The NLRB’s Latest Do’s and Don’ts of Employer Handbooks

Jack SestakBy John G. Sestak, Jr.

In recent years, the National Labor Relations Board (NLRB) has launched a new approach with respect to employer/employee relations by studying employer handbooks to determine whether they violate the rules protecting concerted activity. On March 18, 2015, NLRB General Counsel Richard F. Griffin, Jr. issued a report and Memorandum[1] offering “guidance” on various provisions of employer handbooks in his hope that employers review their handbooks and rules to ensure they are lawful.

By providing a number of examples of rules that are prohibited and rules that are lawful, the Memorandum separately focuses on provisions of the handbook of Wendy’s International LLC, which recently made a settlement with the NLRB. As Griffin noted, his inquiry, which is not a model of clarity in establishing a bright line between the rules that are correct and those that are incorrect, focuses on whether individual rules have a “chilling effect on employees’ Section 7 activity.”

The Memorandum breaks into various categories, and quotes examples of, rules found to be “lawful” or “unlawful”. The categories include confidentiality, conduct toward employer and fellow employees, third party communications, and employer logos, copyrights and trademarks.

While the Memorandum is replete with examples of different employee conduct addressed in the handbook rules, it is instructive to look at some conduct rules that were found to be unlawfully broad because “employees would reasonably construe them to restrict protected discussions with their coworkers.”

  • “[D]on’t pick fights” online.
  • Do not make “insulting, embarrassing, hurtful or abusive comments about other company employees online,” and “avoid the use of offensive, derogatory, or prejudicial comments.”
  • Do not send “unwanted, offensive, or inappropriate emails.”

Contrast these “unlawful” rules with those deemed to simply require “employees to be respectful to customers or competitors:”

  • “Making inappropriate gestures, including visual staring.”
  • Any logos or graphics worn by employees “must not reflect any form of violent, discriminatory, abusive, offensive, demeaning, or otherwise unprofessional message.”
  • “[T]hreatening, intimidating, coercing, or otherwise interfering with the job performance of fellow employees or visitors.”
  • No “harassment of employees, patients or facility visitors.”

With the foregoing examples in mind, it is compelling to review the Memorandum and look carefully at existing handbooks, policies and procedures to attempt to modify any that appear to be clearly prohibited. This will not be an easy task since the rules found to be unlawful are written very similarly to those found to be lawful. The Memorandum does not provide sufficient clarity to enable a review of existing handbooks in order to quickly correct rules or policies that would appear to violate the law. For example, Griffin found the following rules “unlawfully overbroad since employees would reasonably construe them to ban protected criticism or protests regarding their supervisor’s management or the employer in general.”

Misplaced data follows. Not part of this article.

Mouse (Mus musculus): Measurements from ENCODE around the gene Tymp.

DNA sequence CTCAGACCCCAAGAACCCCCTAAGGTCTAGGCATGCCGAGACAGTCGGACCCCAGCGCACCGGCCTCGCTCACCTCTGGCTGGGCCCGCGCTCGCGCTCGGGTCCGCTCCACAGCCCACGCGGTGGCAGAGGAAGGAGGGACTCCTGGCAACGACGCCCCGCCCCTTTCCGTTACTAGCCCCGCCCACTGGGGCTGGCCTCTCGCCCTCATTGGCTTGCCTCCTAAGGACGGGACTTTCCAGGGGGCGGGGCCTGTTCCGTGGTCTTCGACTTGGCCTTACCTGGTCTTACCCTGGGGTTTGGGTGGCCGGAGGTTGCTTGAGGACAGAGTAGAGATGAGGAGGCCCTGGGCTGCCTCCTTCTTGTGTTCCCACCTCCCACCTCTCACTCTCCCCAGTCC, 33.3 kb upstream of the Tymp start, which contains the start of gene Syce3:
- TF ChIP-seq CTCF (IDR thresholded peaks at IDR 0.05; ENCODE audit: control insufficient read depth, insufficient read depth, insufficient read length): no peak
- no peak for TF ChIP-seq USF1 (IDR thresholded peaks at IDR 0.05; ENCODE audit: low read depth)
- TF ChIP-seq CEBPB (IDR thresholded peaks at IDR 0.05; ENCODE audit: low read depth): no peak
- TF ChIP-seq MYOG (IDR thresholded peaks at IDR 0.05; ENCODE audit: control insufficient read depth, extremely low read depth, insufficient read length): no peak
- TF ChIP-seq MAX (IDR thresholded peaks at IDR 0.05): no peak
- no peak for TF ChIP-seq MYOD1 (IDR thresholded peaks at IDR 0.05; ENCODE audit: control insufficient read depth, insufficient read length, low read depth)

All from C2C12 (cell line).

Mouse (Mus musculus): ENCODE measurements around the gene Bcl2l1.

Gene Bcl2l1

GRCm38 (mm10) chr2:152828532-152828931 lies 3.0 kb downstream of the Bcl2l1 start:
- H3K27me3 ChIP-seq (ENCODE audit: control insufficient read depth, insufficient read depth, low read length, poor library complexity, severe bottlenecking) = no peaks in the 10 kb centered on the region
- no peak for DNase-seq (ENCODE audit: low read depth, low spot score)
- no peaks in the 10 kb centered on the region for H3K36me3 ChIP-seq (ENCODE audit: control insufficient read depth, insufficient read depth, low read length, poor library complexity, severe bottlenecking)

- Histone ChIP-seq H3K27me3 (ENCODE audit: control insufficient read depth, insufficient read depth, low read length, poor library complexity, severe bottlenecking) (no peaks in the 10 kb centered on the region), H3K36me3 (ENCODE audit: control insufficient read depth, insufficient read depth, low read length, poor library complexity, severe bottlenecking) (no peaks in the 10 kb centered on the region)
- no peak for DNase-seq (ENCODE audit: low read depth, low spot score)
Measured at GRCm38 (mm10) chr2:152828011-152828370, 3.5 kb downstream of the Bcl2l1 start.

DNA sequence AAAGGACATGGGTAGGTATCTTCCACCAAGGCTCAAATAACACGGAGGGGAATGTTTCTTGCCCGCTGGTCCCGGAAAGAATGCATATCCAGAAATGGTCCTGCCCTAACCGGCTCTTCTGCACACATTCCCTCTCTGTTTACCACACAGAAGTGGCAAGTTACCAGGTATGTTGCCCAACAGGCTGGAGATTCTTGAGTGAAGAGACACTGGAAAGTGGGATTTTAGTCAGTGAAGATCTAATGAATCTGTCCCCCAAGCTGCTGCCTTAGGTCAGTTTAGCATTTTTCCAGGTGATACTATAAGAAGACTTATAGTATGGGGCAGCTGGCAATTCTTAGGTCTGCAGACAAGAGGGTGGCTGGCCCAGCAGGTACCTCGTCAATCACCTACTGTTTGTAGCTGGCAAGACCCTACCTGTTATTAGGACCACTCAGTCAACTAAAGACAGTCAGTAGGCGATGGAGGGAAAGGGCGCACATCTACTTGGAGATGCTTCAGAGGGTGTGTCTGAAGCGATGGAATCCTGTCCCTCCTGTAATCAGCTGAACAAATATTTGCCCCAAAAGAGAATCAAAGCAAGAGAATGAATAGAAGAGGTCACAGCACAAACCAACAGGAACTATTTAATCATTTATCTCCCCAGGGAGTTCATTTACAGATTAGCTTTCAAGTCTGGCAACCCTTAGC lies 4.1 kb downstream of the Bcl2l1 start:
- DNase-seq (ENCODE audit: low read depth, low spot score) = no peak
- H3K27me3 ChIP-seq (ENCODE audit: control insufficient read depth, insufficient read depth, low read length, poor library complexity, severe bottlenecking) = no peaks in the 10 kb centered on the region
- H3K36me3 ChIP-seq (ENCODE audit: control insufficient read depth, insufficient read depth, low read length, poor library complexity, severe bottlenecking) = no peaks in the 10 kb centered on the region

• “[B]e respectful to the company, other employees, customers, partners, and competitors.”
  • Do “not make fun of, denigrate, or defame your co-workers, customers, franchisees, suppliers, the Company, or our competitors.”

Concerning employees’ right to criticize an employer’s labor policies, the NLRB determined the following rules unlawfully overbroad because they would reasonably be read to require employees to refrain from criticizing the employer in public:

  • “Refrain from any action that would harm persons or property or cause damage to the Company’s business or reputation.”
  • “[I]t is important that employees practice caution and discretion when posting content [on social media] that could affect [the Employer’s] business operation or reputation.”
  • Do not make “[s]tatements “that damage the company or the company’s reputation or that disrupt or damage the company’s business relationships.”

The following rules, which look quite similar, were found to be lawful:

  • No “rudeness or unprofessional behavior toward a customer, or anyone in contact with” the company.
  • “Employees will not be discourteous or disrespectful to a customer or any member of the public while in the course and scope of [company] business.”

Since the various examples provided in the Memorandum can be so difficult to distinguish, a suggested approach would be to review the handbook and change any rules that the NLRB would find clearly unlawful.

This article does not constitute, and should not be considered, legal advice. Individuals are urged to consult with an attorney on their own specific legal matters.

[1] The Memorandum (GC 15-04) can be accessed on the website of the National Labor Relations Board at under “General Counsel Memos.”

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